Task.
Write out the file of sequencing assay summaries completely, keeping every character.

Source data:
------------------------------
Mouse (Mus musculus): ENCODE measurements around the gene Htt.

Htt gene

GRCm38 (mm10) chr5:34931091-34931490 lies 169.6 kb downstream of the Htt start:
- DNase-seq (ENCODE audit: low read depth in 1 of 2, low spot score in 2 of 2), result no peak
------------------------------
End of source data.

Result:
Mouse (Mus musculus): ENCODE measurements around the gene Htt.

Htt gene

GRCm38 (mm10) chr5:34931091-34931490 lies 169.6 kb downstream of the Htt start:
- DNase-seq (ENCODE audit: low read depth in 1 of 2, low spot score in 2 of 2), result no peak